The journey began again today in a suitably extreme fashion. An epic 5 hour jaunt around the Chilterns followed by a race against the clock to get online to make the 3pm transalps registration opening . The start line was Whiteleaf Cross car park at 9.30 am; the finish line was High Wycombe Starbucks at 4pm, attracting some odd looks as mud-plastered, lycra-clad and borderline delirious we collapsed into our big squishy chairs, job done.
This time we promise ourselves it’s going to be a different story. In a bid to avoid some of the nightmare scenarios we encountered last time, there are a few things we’re going to do differently. For starters, no ‘spawn of the devil Avid brakes’ will be involved. We will not be staying in camp – there’s enough hard man tactics involved in the transalps without having to grab snatches of sleep on the one tiny patch of floor not occupied by snoring sweaty Germans. We will eat, drink and be merry, and end up with finishers jerseys and medals rather than a hefty bill for the E111.
But most importantly we will be a whole lot fitter – physically and mentally than we were last time. For that we have to thank David and Andy (and new found whippet Adam!) for inviting us to join them on their Chiltern off-road adventures. Watching the boys charge off into the distance, Diesel Engine Anderson grits her teeth, repeating the mantra “What doesn’t kill you makes you stronger”. Today was one of those classic episodes that reminds you that 40 miles on muddy, rooty undulating (or should that be roller-coaster) trails is a whole different ball game to 40 miles spinning on the tarmac. Not even the fabulous cake at the café stop to end all café stops could fill the gaping holes in our reserves as we chugged onwards and upwards over the Ridgeway. Managing to narrowly avoid muddy slides into the canal, the convoy charged onwards with alternate highs and lows of energy levels as the cake, flapjacks, gels and toffees did their work and duly expired. Tired but happy faces all round in the car park though and I’m sure we’ll be back for more next weekend.
But that’s not all. When I’m not beasting it on the trails, I have Bryony and Colin as fellow ‘super-commuters’ to keep it fresh on the roads. Or more accurately, to drag my sorry arse along on their back wheels because once again I’ve overdone it on the weekend 😉
With such a wealth of fine training partners, we’ve no excuse but to hit those Alpine trailsnwith renewed gusto come July. Bring it on 🙂
In the last 7 days I’ve ridden in some pretty classic British winter conditions – ankle-deep mud in the Brecon Beacons, frosty Oxfordshire cycle paths, a late night commute with a wind chill so vicious I feared I might be dropping fingers along the road side – and I ask myself why it is that even when the‘fair weather cycling’ season is over, I’m still out and about on my two wheeled friends. I’m not sure any of the following fully answer the question but here are some thoughts…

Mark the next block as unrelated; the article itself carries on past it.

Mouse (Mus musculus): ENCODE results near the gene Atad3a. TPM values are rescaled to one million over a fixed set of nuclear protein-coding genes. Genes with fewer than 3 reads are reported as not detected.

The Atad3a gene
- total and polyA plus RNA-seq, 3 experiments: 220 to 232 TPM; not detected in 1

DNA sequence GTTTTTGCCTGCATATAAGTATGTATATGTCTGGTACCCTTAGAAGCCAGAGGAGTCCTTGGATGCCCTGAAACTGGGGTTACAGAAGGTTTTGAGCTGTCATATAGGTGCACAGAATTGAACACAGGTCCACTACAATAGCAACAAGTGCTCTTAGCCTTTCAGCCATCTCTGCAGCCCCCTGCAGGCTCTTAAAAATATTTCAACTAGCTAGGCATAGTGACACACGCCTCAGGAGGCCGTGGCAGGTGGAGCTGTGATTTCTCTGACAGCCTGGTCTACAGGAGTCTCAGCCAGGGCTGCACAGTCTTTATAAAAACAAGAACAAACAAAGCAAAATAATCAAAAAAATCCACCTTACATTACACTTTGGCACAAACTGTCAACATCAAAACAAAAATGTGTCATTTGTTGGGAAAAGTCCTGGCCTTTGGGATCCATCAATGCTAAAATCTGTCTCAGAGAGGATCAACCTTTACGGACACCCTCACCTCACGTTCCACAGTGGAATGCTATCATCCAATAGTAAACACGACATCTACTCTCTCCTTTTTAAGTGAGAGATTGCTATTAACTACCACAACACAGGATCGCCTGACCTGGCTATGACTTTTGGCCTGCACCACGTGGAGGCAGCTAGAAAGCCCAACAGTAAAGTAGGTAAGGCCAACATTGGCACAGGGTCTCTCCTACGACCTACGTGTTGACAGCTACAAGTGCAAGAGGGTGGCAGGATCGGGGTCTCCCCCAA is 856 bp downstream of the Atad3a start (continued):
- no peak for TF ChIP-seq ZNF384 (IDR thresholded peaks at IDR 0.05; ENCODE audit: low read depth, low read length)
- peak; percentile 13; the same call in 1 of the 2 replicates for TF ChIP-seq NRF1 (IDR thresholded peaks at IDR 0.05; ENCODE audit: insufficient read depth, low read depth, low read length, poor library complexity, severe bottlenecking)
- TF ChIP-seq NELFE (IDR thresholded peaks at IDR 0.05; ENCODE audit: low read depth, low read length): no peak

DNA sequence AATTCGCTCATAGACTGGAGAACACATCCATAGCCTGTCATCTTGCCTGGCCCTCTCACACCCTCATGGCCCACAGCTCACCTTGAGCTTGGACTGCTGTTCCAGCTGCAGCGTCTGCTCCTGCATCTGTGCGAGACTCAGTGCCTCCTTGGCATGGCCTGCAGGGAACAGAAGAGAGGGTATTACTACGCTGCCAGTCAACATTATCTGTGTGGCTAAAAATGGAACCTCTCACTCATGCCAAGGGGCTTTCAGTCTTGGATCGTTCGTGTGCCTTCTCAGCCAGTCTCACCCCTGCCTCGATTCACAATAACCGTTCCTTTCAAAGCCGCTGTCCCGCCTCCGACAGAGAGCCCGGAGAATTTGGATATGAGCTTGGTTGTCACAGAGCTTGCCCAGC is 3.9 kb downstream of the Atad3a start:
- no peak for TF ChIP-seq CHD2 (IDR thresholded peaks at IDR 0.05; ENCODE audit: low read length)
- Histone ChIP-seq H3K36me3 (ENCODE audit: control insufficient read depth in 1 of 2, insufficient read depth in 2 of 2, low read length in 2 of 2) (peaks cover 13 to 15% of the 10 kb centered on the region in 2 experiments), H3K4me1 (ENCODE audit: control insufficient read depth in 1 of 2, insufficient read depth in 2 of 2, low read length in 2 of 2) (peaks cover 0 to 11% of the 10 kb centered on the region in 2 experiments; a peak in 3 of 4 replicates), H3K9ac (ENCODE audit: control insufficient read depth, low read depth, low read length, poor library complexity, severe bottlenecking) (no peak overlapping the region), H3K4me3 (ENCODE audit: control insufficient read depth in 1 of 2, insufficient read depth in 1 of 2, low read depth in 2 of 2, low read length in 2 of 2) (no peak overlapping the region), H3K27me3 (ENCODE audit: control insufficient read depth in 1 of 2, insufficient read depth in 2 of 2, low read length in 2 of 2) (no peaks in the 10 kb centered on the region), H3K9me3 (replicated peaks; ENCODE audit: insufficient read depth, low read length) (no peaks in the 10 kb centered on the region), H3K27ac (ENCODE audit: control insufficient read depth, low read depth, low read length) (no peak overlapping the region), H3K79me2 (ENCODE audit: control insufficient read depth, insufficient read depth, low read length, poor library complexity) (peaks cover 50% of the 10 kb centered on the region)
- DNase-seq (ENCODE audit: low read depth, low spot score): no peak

Some of the best friendships are forged/ cemented in those epic ‘battle against the elements’ rides
Too many examples to highlight – or should that be lowlight – but here are a choice few. Mending a pinch flat with Emily in the pitch-black sub-zero grass verge of the A4260 with only a LED balanced on a handlebar as visual aid. Getting so cold on Charlie’s Birthday ride that I turned blue to match my Dynamo kit and had to be helped with getting my own clothes off. Forging on in the driving rain with David and Sam at Afan when everyone with half a brain cell had hotfooted it back to the warm and welcoming café. Catapulting myself headfirst into a bog as Collyn, Kate, Sam and I struggled to get off the hill top as the dark clouds closed in…
Night-riding really brings out your ‘inner christmas tree’
I’m not one for accessories in ‘normal’ life but my god I’m partial to an LED. My current evening ensemble comprises: a flashing helmet light; a 20cm strobe pinned to the seat stay; 2 further flashing appendages; and a flashing LED and a ‘dim your headlights please’ 300 lumen powerhouse for the front. If you miss me then you’re beyond the reach even of SpecSavers. There are people out there that don’t like to wear helmets because they fear looking stupid. Well in my lycra clad, day-glo, reflective, flashing glory I am proud to be taking looking ‘ridiculous on a bike’ to a new level.
Being warm and cosy is only fully appreciated when preceded by being soaked to the skin/ frozen to the bone/ caked from head to foot in mud (delete as appropriate)
We’ve all been there, sitting in that halo of post-ride smugness inside our toasty houses watching the sheeting rain on the windowpane and saying to ourselves “Well at least I managed to get something out of the day”. Who cares if your shoes smell of dead animal for the foreseeable future or your washing machine is sulking over the latest damp and smelly onslaught, there is nothing quite like savouring a hot chocolate and a bath in the wake of a truly brutal encounter with the great outdoors.